Thursday, July 15, 2010

Advocates Call For Strict Pa. Animal Hoarding Laws

Reporting Ben Simmoneau

Animal advocates say Pennsylvania law needs to change if officials are going to be able to stop the growing problem of animal hoarding.

Already this week, officers from the
Pennsylvania SPCA have raided two Philadelphia homes and confiscated nearly 200 animals.

In a home on Mascher Street Tuesday, officials found the remains of 30 dead animals and 90 more alive.

Two dead dogs were found along side 85 live Chihuahuas and two cats in a home on Earp Street in South Philadelphia Wednesday. SPCA officer George Bengal says that home was the worst he's seen in 20 years of work....

..."Years ago – and I'm going back probably 10 or more years ago – you got maybe one or two a year," he said. Now, SPCA officers average about one or two per month.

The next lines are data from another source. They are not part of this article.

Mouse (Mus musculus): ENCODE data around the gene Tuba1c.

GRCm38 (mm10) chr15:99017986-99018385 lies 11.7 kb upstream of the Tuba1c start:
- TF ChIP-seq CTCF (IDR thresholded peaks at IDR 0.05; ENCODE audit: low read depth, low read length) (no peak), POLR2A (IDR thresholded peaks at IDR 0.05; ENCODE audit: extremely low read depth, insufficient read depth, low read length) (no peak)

Bengal says part of the problem is that Pennsylvania law does not mention hoarding at all. Right now, most hoarders just receive summary citations – comparable to traffic tickets.

If dead animals are found, hoarders can be charged with crimes, but only misdemeanors, officials say.

And there's nothing to mandate psychological treatment, even though psychologists say animal hoarders are clearly mentally ill.

"Usually it's a sense of personal responsibility, that it's their responsibility to make sure that the animals are taken care of," said Dr. Marla Deibler, a psychologist who specializes in hoarding. They believe if they don't take care of the animals "then they would be responsible for them being mistreated."

"We now are typically asking for psychological evaluations through the court system so they can get some type of mandatory help," said Bengal. But until the law changes, judges do not have to comply with that request.

"The bigger picture with this is to actually get help with the individuals," Bengal said. "To me, that's a huge win-win for us and also for the individuals."..."

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